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The question 'Could a city be built out of Balloons?' has an answer mentioning using the static charge generated by the city as a power source. This made me think: how much static electricity is generated from balloons and wind like the ones in the picture below?

Can increasing surface area by adding more balloons the increase static charge and produce enough electricity to be of any use?

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closed as unclear what you're asking by Mołot, L.Dutch Nov 17 '18 at 21:26

Please clarify your specific problem or add additional details to highlight exactly what you need. As it's currently written, it’s hard to tell exactly what you're asking. See the How to Ask page for help clarifying this question. If this question can be reworded to fit the rules in the help center, please edit the question.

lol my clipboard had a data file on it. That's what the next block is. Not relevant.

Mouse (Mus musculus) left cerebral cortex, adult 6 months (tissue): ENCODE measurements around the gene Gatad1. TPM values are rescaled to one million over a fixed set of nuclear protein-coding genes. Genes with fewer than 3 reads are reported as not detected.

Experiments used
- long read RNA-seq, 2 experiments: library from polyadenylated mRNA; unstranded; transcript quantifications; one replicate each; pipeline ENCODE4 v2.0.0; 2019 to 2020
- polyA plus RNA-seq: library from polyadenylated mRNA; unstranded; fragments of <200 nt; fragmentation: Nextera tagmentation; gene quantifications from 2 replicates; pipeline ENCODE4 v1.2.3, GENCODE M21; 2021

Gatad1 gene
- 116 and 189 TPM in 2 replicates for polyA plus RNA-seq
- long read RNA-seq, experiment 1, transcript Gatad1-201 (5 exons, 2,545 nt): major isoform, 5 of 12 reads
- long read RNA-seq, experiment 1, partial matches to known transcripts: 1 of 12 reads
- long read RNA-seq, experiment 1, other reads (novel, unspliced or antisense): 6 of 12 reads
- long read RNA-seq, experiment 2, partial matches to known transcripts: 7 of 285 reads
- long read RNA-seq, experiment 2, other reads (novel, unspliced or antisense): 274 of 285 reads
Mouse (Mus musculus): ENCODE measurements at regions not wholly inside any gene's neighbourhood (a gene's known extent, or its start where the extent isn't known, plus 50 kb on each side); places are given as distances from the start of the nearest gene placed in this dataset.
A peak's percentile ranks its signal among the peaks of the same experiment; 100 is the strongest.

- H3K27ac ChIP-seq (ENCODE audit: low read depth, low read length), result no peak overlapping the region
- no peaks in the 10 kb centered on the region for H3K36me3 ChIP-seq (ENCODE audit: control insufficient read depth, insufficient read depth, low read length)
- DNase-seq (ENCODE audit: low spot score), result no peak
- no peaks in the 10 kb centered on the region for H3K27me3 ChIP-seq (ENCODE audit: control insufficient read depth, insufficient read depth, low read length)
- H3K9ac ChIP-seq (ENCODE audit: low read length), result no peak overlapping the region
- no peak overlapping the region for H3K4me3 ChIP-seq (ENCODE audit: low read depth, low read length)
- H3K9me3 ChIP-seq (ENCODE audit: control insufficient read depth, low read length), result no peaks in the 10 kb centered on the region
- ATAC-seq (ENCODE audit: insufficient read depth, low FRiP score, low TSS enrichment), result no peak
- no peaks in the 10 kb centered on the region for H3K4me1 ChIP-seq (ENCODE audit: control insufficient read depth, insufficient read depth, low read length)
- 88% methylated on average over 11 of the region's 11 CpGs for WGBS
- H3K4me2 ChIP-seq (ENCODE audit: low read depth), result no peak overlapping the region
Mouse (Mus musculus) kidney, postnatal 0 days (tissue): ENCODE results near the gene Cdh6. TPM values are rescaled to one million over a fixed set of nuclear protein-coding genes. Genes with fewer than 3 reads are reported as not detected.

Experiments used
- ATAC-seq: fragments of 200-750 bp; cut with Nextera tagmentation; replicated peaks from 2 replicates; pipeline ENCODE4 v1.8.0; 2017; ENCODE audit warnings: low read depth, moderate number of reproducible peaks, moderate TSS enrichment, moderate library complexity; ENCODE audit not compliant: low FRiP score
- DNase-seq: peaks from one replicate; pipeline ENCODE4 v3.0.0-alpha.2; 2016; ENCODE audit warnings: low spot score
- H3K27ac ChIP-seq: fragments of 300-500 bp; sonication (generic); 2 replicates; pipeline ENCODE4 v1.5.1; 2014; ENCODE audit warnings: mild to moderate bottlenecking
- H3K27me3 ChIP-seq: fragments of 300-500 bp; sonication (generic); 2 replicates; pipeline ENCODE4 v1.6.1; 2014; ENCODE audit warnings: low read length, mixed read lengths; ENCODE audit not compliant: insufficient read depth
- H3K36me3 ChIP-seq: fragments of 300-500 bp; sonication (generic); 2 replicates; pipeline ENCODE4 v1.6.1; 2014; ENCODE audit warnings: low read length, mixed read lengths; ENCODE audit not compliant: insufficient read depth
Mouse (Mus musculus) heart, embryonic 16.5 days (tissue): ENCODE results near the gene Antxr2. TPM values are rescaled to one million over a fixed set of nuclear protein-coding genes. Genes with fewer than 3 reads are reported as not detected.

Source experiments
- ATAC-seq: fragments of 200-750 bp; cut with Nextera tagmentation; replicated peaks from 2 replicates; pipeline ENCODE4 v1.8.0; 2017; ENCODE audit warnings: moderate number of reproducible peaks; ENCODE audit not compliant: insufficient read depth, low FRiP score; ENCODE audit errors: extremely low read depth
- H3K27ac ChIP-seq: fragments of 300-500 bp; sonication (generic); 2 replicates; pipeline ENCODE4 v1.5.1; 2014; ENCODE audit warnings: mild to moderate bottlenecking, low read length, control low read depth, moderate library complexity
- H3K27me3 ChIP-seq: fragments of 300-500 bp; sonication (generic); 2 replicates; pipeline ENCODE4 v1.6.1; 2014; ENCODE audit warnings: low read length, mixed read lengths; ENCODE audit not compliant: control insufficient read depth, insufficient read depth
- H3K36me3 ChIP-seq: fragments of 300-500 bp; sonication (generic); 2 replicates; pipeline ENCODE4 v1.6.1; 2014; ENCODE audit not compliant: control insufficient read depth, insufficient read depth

• $\begingroup$ Balloons (and everything else) do not geneate static electricity. Hence the word "static." The charge must be generated by something else (like the act of rubbing the balloon on your hair, the motion of your arms is the generator and the dispartiy of surface types a necessary condition). Therefore, to forstall everyone who's voting to reopen the question (it is unclear in its present form because you can't "generate" static electricity, it's a consequence of something else), the answer is "no." $\endgroup$ – JBH Nov 18 '18 at 15:27